Mrs. Hancock was one of those, who, at Cambridge, extended courtesies to the ladies of Burgoyne's army, when under the convention of surrender. She was the daughter of Edmund Quincy, of Massachusetts, and was born in 1750. At the age of twenty-four she was married to one of the greatest men of the age. The honor that encircled the name of John Hancock received added lustre from the fair partner of his fortunes. Moving in the best circles of society, and a leader in taste and fashion, she filled her illustrious station with dignity, and dispensed with grace the hospitalities of her house. There might be seen at her table all classes; the grave clergy, the veteran and the gay and the gifted in song, or anecdote, or wit. The social customs of the day savored of profusion. It was a practice in families of respectability, to have a tankard of punch made in the morning, of which visitors during the day were invited to partake.
Dinners and suppers were frequently interchanged: and the tables were loaded with provision. The dinner hour was at one or two o'clock; and three was the latest for formal occasions. The evening amusement was usually a game at cards; and dancing was much in vogue. There were concerts; but theatrical amusements were prohibited. Much attention was paid to dress; and coats various in color were worn.
Mrs. Hancock was not only admirable in the pleasing duties of mistress of her household, but in hours of disease and pain soothed her husband and calmed his sensitive and irritable temper. She had her share, too, in the terrors and dangers of the war. When the British made their attack at Lexington and Concord, she was at the latter place with Mr. Hancock, and fled with him to Woburn. Many a scene of Revolutionary days, in which she was herself an actor or a spectator, she was accustomed to depict in after years. She would often describe the appearance and manners of the British officers who had been quartered in Boston, dwelling particularly on the military virtue of Earl Percy, who slept in a tent among his soldiers encamped on the Common in the winter of 1774-5, and whose voice could be heard at the dawn of day, drilling his troops.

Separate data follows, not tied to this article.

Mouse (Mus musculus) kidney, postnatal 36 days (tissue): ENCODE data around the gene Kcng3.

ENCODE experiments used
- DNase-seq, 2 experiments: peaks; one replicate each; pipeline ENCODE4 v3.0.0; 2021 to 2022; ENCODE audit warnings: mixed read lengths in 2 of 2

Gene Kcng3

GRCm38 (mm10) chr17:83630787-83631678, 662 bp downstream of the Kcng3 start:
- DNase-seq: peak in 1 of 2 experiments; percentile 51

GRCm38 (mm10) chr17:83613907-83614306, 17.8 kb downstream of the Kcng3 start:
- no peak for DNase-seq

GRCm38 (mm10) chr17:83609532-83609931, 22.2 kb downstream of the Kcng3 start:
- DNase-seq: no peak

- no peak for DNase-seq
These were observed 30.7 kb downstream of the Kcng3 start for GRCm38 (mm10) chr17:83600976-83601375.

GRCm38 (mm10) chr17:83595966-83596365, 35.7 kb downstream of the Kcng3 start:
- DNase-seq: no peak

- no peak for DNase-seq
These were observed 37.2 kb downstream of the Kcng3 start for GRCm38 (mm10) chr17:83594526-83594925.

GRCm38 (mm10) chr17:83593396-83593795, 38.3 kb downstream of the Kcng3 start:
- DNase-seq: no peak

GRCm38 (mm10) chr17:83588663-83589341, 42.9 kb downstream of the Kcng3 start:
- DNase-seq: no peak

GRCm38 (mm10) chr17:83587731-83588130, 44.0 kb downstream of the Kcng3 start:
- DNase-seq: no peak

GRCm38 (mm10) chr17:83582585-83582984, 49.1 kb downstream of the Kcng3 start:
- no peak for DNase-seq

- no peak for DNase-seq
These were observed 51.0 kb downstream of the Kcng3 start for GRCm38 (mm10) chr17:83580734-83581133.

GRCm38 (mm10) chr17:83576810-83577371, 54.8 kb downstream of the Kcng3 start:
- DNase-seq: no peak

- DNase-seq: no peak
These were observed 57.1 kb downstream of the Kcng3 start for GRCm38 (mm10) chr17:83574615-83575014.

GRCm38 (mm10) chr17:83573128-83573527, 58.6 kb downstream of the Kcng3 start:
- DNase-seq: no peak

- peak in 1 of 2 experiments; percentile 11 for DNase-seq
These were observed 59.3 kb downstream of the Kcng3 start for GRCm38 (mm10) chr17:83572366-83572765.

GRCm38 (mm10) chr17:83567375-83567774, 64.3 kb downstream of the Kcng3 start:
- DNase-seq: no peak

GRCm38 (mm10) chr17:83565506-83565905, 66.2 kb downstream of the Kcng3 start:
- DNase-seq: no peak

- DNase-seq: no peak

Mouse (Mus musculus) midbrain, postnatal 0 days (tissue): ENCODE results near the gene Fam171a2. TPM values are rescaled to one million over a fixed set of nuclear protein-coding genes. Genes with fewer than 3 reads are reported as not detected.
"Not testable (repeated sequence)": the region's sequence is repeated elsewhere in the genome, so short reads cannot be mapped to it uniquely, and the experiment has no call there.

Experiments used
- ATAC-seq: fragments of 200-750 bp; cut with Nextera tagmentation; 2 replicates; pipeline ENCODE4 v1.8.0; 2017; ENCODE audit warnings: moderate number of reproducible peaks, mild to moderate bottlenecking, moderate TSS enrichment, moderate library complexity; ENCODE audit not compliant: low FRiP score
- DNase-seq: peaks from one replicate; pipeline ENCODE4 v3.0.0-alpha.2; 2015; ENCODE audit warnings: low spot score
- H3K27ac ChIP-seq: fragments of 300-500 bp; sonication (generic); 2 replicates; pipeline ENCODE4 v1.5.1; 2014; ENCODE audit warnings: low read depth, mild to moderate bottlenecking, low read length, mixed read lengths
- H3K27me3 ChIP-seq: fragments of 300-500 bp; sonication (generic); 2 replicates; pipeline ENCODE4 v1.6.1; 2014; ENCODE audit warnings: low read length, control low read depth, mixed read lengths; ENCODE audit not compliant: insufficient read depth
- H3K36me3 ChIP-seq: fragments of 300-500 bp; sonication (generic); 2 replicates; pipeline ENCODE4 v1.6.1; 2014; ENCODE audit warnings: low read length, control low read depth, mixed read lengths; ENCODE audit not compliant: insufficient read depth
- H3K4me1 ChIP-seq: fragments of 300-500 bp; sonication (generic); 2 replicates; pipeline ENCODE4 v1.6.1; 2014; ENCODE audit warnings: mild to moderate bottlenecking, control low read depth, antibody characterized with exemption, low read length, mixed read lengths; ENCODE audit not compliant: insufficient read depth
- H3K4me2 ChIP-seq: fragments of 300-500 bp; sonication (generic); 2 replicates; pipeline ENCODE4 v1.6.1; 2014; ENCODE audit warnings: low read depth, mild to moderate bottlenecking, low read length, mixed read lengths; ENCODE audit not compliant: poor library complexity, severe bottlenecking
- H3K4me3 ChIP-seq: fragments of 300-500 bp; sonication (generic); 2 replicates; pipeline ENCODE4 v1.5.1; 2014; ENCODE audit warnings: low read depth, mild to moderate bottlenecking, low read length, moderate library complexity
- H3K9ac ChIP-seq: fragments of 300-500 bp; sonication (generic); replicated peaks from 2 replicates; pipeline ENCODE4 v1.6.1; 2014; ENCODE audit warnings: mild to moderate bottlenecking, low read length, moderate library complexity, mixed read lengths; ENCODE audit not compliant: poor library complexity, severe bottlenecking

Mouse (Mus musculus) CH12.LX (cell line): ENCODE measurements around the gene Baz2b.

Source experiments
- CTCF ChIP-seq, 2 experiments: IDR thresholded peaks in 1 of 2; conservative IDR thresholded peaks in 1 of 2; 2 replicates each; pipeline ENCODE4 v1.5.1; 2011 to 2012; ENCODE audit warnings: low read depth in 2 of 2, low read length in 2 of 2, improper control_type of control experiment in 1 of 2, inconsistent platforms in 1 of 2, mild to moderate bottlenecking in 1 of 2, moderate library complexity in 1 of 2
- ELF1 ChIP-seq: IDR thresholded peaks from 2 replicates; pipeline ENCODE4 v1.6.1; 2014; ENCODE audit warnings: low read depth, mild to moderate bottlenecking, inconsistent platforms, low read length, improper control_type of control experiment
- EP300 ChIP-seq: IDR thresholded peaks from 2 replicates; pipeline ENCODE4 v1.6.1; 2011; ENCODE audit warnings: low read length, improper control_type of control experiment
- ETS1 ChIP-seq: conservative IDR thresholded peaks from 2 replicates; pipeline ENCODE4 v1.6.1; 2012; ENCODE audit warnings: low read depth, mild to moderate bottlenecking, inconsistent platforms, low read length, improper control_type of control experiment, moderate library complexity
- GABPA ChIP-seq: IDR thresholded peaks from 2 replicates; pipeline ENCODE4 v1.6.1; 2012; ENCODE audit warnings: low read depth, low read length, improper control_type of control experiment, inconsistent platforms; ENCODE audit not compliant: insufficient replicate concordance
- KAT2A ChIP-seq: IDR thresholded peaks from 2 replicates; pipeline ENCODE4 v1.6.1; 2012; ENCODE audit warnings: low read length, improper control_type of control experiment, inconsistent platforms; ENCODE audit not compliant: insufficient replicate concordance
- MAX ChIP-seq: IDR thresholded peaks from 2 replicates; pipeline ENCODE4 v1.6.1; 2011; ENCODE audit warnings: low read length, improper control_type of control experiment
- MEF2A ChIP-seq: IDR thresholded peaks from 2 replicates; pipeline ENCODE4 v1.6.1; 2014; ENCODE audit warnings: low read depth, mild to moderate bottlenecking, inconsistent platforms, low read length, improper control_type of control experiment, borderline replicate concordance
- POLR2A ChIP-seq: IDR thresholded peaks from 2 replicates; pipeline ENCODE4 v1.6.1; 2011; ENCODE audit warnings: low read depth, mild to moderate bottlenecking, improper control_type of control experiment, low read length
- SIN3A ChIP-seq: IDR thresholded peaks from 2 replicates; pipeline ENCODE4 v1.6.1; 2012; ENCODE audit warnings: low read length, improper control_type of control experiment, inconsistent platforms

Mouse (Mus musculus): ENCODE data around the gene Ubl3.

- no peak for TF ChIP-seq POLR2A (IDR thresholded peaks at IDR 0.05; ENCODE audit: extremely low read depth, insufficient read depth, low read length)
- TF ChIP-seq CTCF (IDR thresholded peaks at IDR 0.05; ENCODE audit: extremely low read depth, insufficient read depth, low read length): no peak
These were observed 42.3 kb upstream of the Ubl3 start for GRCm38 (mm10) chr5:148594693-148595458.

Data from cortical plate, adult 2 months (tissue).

During the life of her husband, Mrs. Hancock was of necessity much in the gay world, in which she occupied a position so distinguished. After his death she married Captain Scott, with whom she passed a less brilliant, yet not a less happy life. Her later years were spent in seclusion. She was still, however, surrounded by friends who were instructed and charmed by her superior mind, and cheerful conversation. She went but little into society, and whenever she appeared, was received with great attention. La Fayette, on his visit to this country, called upon her, and many spoke of the interesting interview witnessed between "the once youthful chevalier and the splendid belle."
She died in her seventy-eighth year. Several anecdotes are told of her sprightliness, good sense, and benevolence, but unfortunately cannot be obtained in a form sufficiently authentic for this sketch.